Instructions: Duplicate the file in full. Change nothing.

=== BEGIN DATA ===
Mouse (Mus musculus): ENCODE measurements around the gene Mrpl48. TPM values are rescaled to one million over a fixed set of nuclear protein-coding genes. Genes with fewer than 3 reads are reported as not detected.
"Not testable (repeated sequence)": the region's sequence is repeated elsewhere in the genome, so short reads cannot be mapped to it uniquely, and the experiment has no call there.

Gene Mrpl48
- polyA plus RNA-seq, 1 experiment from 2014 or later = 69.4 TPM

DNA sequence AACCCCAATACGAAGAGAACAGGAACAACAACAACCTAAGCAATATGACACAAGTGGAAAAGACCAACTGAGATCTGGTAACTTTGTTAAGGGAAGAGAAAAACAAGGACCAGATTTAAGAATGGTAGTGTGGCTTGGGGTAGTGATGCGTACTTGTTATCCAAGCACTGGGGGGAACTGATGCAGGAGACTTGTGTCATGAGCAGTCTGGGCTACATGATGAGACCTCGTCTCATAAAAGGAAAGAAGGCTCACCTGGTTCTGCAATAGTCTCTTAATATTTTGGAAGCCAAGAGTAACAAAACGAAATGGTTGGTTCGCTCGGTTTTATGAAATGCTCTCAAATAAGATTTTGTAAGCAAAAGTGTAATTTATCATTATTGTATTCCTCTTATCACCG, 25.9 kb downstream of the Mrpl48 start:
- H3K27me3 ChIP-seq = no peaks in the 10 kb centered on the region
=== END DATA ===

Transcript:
Mouse (Mus musculus): ENCODE measurements around the gene Mrpl48. TPM values are rescaled to one million over a fixed set of nuclear protein-coding genes. Genes with fewer than 3 reads are reported as not detected.
"Not testable (repeated sequence)": the region's sequence is repeated elsewhere in the genome, so short reads cannot be mapped to it uniquely, and the experiment has no call there.

Gene Mrpl48
- polyA plus RNA-seq, 1 experiment from 2014 or later = 69.4 TPM

DNA sequence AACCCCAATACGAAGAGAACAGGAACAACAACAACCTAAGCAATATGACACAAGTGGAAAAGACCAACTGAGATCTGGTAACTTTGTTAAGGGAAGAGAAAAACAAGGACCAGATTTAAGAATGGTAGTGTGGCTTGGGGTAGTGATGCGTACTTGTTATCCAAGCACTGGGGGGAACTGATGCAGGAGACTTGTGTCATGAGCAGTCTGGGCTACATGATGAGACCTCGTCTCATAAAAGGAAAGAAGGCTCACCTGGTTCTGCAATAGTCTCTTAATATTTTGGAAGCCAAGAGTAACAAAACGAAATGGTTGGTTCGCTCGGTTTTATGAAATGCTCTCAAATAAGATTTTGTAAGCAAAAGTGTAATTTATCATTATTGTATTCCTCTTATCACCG, 25.9 kb downstream of the Mrpl48 start:
- H3K27me3 ChIP-seq = no peaks in the 10 kb centered on the region